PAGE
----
Getting Away (Or, How to Stay Sane as an Artist)

I’ve just returned (unscathed, mind you) from my annual trek into the deep woods with the sole purpose of writing. Over the course of a few days, I worked on both the edits for the 2nd edition of Shadows and wrote several thousand new words in the upcoming horror novel. (I would share the title with you, but since I keep changing it, sharing at this stage in the game would be pointless.) What I will share with you, however, are a few thoughts I had while away. Keep these in mind the next time you choose to disappear into the woods for whatever reason…

  1. A cabin located deep in the woods at night with no cell phone service can be a very lonely place. Let’s just get that out of the way right now. Relaxing? Yes. Distraction-free? Yes. Lonesome? Also yes.
  1. A cabin located deep in the woods at night with no cell phone service and the film score to Schindler’s List playing in the background can be a very depressing place. It took only two songs in to realize that. I wouldn’t recommend it. But if you’re a glutton for punishment and choose to ignore my recommendation, just remember to hide all of the sharp objects ahead of time. I’m not even kidding.
  1. The advent of Netflix goes hand in hand with lower word counts. It’s a proven fact. (By me, if by no one else.) Especially with the availability of full seasons of shows for which to binge on. (Did I mention you get lonely sometimes?) This is the first time I’ve had Netflix available to me at the cabin, and The Ranch proved a worthy adversary to writing more than once.
  1. While soaking in a hot tub deep in the woods at night can be a relaxing way to end a long day of writing, just remember to uncheck all horror film scores from your playlists before setting Spotify to ‘shuffle.’ Otherwise, the next scream you hear may be your own.
  1. When the words are flowing freely, so will the time. As with most trips away from home, when you are at your busiest is when time seems to go by so quickly. And in this case, it truly is a double-edged sword.
  1. Microwaved chicken pot pies make a respectable dinner when paired with red wine. (The vino of choice for this trip was Apothic Red.)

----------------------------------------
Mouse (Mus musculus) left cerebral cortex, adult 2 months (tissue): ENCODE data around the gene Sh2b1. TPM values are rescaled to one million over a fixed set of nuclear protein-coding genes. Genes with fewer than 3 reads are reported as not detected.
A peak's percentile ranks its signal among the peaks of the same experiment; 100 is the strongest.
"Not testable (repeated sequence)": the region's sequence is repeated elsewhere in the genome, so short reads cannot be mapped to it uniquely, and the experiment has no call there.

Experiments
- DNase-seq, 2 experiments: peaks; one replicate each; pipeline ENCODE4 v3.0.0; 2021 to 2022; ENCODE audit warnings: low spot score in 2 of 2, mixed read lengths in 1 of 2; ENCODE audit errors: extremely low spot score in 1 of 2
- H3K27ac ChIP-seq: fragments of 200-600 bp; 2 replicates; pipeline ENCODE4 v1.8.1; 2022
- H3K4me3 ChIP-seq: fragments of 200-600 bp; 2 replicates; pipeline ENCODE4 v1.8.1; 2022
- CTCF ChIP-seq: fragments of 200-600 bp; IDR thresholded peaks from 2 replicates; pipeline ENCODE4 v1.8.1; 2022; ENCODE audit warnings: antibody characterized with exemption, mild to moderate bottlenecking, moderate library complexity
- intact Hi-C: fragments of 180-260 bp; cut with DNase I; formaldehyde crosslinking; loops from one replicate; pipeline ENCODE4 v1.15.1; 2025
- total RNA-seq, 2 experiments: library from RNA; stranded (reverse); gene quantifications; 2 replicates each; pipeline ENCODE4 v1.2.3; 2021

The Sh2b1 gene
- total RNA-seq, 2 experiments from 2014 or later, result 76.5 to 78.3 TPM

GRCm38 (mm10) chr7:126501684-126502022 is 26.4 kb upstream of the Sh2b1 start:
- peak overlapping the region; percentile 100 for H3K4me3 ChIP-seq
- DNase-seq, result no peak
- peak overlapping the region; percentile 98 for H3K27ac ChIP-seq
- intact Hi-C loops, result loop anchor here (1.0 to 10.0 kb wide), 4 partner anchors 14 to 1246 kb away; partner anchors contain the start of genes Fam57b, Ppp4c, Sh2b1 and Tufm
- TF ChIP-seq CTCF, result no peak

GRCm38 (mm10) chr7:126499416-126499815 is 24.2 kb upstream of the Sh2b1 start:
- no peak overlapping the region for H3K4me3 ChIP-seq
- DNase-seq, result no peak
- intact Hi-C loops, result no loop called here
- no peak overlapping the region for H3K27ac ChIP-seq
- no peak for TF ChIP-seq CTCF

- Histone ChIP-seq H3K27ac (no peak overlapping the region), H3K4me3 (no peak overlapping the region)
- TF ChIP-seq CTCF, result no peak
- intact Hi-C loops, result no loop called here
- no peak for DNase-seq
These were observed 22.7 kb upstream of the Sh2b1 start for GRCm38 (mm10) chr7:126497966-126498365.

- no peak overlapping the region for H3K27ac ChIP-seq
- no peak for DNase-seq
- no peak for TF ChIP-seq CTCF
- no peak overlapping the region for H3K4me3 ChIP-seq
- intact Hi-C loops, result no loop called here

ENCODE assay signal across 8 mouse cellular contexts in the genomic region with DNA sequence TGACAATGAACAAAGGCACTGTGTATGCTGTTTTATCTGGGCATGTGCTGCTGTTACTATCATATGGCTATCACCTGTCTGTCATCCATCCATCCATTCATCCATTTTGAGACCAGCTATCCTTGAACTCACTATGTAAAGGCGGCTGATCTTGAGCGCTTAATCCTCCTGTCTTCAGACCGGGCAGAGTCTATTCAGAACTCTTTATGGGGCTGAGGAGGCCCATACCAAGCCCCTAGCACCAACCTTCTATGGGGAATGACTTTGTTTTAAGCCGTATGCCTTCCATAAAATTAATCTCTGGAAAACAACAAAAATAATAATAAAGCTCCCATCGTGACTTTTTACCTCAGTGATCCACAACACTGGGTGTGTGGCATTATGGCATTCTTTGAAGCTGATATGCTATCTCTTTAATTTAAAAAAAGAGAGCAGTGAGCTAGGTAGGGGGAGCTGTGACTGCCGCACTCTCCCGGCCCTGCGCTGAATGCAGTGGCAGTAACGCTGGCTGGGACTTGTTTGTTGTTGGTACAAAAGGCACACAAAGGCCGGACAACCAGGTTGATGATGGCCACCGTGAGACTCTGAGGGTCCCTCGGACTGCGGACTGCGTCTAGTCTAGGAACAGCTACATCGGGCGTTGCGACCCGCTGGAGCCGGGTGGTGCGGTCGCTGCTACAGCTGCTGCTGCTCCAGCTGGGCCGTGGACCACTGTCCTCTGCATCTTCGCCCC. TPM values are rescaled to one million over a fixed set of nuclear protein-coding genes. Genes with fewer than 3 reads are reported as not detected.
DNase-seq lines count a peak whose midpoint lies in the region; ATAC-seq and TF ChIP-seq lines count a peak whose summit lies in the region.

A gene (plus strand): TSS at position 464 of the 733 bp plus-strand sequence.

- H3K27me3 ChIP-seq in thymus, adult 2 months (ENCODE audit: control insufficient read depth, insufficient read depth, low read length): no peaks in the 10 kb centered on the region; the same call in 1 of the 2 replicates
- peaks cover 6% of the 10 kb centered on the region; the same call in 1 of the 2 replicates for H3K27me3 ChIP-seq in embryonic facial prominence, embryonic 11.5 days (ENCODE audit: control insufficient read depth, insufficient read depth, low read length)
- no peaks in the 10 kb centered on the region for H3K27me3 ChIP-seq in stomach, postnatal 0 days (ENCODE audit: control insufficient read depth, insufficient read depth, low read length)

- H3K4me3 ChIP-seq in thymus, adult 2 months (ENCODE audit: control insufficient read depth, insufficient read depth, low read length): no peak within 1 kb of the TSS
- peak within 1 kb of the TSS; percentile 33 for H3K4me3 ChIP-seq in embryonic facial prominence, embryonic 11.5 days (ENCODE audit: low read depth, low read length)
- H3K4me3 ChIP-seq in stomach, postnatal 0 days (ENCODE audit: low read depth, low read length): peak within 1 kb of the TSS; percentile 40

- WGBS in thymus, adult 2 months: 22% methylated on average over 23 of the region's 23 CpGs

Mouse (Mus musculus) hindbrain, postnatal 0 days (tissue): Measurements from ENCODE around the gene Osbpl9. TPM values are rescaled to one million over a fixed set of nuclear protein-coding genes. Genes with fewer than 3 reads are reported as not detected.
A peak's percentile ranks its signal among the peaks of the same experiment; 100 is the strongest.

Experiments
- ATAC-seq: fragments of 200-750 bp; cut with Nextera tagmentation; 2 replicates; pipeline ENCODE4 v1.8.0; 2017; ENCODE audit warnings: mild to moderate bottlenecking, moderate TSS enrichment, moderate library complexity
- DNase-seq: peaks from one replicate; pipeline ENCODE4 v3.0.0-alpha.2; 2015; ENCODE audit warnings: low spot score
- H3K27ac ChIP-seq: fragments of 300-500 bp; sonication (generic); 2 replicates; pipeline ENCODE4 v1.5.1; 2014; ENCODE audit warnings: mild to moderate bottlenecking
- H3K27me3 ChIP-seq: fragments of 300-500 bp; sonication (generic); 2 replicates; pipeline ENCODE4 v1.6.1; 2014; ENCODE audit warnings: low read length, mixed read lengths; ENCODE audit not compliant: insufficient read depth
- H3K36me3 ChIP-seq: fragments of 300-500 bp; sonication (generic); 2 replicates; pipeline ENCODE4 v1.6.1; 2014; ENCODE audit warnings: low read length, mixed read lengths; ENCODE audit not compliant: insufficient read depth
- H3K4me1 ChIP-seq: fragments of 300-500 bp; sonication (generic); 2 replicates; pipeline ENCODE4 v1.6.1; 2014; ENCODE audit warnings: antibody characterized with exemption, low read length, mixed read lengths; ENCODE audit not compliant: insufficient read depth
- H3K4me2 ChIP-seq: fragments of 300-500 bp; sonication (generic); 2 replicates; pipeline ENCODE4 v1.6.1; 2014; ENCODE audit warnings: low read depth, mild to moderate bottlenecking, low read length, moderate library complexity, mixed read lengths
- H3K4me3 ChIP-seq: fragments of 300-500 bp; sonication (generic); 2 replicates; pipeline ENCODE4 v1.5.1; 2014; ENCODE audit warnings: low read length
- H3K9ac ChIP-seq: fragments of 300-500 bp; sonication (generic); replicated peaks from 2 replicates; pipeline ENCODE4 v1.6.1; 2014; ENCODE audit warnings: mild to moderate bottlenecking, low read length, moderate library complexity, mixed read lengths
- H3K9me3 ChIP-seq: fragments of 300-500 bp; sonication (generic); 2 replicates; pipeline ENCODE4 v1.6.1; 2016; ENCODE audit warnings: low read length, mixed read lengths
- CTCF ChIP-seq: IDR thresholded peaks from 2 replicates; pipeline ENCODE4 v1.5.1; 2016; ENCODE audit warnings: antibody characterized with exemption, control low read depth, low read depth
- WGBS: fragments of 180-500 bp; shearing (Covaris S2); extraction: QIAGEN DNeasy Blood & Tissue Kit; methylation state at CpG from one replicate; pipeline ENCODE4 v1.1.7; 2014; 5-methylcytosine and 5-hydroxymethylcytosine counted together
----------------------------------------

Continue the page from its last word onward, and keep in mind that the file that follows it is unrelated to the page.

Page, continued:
1. And finally, with the world in chaos and life being as busy as it gets, it sometimes becomes necessary to check out for a few days in order to concentrate on being creative. Whether you’re a writer, painter or like to sketch a bit of still life, there are few places more conducive to creativity than the woods, completely isolated from civilization. And let me tell you, with the beauty of the environment, the surrounding wildlife and the fact there’s not a soul around for miles, if you can’t create art in that environment, then brother, you might as well give it up and find a different hobby.

So there you have it. A few thoughts.

Til next time, my friends…



Shadows Cover.jpg

Coming Spring 2017!

The newly revised 2nd edition of my novella, SHADOWS REMAIN

All My Life

Being asked how long I’ve been writing has always been a trick question. The easy answer? Technically, my first published pieces were a couple of poems I’d written in 7th grade that the teacher printed and bound with string. Cool? Sure, but the entire class had poems in the book. It’s not that mine were all that special. I also have a couple of notebooks full of really bad song lyrics that I wrote in HS in the late 80s. Let me tell you, Faster Pussycat had nothing on me.

But if they want to know how long I’ve been writing SERIOUSLY, then that’s another story altogether. That didn’t start until I went back to college at the age of thirty-five…

(Cue the harp and flashback waves.)

When it comes to getting a college degree, there are core classes that must be taken despite your course of study: basic sciences, math, history, humanities and English. And that’s how I met the first of several people who have guided me on this path of becoming an author: Ms. Beki Test.

Thinking it might be fun, I elected what would become (unbeknownst to me at the time) the first of many composition and writing classes. Up to that point, I’d written four or five fairly rough short stories. And by rough I mean bad. Really bad. At least in my eyes, and that’s all that mattered because I hadn’t really shown them to anyone.

That was about to change.

One of the class assignments was to keep a weekly composition journal. Ms. Test would collect them every four or five weeks, grade the entries and hand them back, occasionally with comments written on the pages. Now, similar to my struggle to come up with blog post ideas, I could never think of anything to write about. Once I had a topic, I was fine, but getting to that point usually left me with a dented forehead from beating it against the wall.